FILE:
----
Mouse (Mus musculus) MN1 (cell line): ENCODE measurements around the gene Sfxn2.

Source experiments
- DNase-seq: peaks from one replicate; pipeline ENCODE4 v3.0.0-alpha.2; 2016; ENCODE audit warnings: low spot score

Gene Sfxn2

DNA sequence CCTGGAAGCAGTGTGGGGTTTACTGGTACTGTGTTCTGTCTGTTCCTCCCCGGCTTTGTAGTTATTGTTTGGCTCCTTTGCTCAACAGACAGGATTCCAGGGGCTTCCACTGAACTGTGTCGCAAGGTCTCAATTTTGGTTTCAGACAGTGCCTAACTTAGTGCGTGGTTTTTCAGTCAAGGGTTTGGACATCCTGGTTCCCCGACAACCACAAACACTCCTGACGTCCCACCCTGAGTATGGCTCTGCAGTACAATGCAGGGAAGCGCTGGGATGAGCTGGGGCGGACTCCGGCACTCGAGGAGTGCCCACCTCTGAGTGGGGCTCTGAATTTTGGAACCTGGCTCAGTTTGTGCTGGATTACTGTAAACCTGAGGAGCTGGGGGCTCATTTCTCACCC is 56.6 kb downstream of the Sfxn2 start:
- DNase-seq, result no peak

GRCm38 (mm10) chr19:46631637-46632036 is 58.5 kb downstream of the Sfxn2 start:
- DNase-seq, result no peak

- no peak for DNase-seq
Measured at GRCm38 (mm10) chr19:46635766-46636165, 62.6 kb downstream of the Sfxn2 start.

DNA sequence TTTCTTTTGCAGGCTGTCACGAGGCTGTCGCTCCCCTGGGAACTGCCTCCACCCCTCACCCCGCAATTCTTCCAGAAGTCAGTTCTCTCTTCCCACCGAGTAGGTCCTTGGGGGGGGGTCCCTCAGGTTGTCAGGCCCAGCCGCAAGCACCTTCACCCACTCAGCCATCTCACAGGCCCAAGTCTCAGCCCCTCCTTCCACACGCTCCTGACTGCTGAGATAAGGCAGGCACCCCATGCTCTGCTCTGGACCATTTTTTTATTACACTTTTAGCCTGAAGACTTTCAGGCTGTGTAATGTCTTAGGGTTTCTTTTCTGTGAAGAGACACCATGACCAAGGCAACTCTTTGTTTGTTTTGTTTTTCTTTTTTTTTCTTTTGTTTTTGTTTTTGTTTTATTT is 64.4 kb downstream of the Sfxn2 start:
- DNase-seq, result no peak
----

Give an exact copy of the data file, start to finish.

Mouse (Mus musculus) MN1 (cell line): ENCODE measurements around the gene Sfxn2.

Source experiments
- DNase-seq: peaks from one replicate; pipeline ENCODE4 v3.0.0-alpha.2; 2016; ENCODE audit warnings: low spot score

Gene Sfxn2

DNA sequence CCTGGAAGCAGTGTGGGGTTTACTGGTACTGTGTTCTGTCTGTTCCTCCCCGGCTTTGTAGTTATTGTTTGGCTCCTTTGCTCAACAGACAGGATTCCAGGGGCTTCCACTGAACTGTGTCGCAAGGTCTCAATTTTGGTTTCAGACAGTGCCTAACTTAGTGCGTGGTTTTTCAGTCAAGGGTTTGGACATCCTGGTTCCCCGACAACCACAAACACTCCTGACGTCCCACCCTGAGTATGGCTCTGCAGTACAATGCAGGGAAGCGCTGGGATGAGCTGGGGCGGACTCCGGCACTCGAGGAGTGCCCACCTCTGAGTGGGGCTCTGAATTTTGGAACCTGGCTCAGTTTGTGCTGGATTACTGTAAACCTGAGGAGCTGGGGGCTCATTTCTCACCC is 56.6 kb downstream of the Sfxn2 start:
- DNase-seq, result no peak

GRCm38 (mm10) chr19:46631637-46632036 is 58.5 kb downstream of the Sfxn2 start:
- DNase-seq, result no peak

- no peak for DNase-seq
Measured at GRCm38 (mm10) chr19:46635766-46636165, 62.6 kb downstream of the Sfxn2 start.

DNA sequence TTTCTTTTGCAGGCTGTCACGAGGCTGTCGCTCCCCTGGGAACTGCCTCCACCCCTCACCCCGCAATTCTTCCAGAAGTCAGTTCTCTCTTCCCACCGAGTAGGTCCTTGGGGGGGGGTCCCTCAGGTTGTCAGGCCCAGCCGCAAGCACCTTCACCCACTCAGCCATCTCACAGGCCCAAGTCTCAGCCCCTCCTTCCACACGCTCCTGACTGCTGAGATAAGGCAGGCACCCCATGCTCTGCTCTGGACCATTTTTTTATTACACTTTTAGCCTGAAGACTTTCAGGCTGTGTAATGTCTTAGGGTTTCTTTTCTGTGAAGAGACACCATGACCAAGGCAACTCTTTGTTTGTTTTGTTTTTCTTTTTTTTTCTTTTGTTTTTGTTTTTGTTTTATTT is 64.4 kb downstream of the Sfxn2 start:
- DNase-seq, result no peak